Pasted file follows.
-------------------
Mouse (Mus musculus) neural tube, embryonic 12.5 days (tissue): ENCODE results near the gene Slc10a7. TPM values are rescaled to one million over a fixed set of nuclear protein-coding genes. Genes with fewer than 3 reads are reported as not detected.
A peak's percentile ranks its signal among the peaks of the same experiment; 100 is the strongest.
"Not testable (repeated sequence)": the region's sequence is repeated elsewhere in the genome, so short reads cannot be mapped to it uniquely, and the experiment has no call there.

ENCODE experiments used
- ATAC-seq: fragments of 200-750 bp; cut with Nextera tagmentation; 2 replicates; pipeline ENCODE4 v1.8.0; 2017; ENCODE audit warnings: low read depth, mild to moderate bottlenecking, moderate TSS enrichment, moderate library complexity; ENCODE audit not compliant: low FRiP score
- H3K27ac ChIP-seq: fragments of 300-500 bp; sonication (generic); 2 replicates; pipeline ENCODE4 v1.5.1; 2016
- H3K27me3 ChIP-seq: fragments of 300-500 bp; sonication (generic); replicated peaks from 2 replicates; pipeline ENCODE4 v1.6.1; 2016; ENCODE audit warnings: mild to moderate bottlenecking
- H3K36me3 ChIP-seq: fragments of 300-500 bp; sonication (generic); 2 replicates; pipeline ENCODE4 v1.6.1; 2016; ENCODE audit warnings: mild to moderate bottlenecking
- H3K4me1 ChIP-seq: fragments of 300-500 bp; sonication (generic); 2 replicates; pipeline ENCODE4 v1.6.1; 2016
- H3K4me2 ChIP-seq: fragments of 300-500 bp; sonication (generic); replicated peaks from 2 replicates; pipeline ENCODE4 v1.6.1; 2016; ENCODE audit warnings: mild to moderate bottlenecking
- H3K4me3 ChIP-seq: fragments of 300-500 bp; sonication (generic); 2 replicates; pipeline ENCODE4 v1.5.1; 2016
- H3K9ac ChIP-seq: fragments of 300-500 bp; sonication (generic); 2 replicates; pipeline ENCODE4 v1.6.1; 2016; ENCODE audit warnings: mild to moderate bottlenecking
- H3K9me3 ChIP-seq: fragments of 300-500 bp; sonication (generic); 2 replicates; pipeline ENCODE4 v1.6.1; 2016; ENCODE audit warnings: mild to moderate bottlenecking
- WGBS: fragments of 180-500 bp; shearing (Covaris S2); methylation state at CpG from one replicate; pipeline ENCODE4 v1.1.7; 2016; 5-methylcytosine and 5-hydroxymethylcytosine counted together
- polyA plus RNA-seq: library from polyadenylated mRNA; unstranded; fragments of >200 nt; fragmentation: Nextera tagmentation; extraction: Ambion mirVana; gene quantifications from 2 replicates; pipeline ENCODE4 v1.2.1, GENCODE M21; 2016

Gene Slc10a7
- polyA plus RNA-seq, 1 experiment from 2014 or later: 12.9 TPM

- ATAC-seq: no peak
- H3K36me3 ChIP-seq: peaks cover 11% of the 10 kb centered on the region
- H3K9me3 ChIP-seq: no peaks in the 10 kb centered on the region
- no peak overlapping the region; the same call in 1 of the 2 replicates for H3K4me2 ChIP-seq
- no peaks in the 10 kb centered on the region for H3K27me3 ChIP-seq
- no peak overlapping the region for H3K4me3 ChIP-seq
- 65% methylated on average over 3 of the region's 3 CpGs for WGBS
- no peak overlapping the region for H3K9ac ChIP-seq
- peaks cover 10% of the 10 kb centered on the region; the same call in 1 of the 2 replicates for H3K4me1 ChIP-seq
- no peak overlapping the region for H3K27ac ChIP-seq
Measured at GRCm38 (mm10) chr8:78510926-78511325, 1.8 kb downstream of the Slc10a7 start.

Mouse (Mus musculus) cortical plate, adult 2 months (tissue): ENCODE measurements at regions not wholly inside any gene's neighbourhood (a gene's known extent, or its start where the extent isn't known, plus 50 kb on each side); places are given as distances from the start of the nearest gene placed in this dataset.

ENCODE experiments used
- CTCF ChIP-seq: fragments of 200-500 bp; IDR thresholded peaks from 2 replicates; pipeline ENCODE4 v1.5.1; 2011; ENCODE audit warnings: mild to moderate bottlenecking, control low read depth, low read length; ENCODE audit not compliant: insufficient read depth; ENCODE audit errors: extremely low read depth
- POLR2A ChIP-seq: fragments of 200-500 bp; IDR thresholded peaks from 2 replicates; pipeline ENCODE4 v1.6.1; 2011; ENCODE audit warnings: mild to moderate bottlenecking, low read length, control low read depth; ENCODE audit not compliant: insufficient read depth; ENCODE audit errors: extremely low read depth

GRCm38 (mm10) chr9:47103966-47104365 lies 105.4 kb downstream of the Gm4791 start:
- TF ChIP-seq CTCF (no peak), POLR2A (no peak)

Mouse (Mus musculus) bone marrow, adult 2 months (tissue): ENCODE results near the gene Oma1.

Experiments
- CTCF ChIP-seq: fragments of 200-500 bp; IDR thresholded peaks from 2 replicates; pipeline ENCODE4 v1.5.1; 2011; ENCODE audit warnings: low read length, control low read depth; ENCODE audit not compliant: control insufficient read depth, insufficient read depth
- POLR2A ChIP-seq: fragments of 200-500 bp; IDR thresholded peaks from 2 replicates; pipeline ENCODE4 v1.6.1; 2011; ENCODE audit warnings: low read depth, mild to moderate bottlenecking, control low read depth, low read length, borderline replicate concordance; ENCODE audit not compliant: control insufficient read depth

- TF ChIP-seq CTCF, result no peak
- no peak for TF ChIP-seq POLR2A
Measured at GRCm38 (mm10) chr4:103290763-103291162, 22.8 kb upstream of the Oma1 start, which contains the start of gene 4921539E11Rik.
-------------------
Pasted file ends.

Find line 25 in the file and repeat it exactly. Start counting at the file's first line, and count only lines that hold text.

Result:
- no peak overlapping the region for H3K9ac ChIP-seq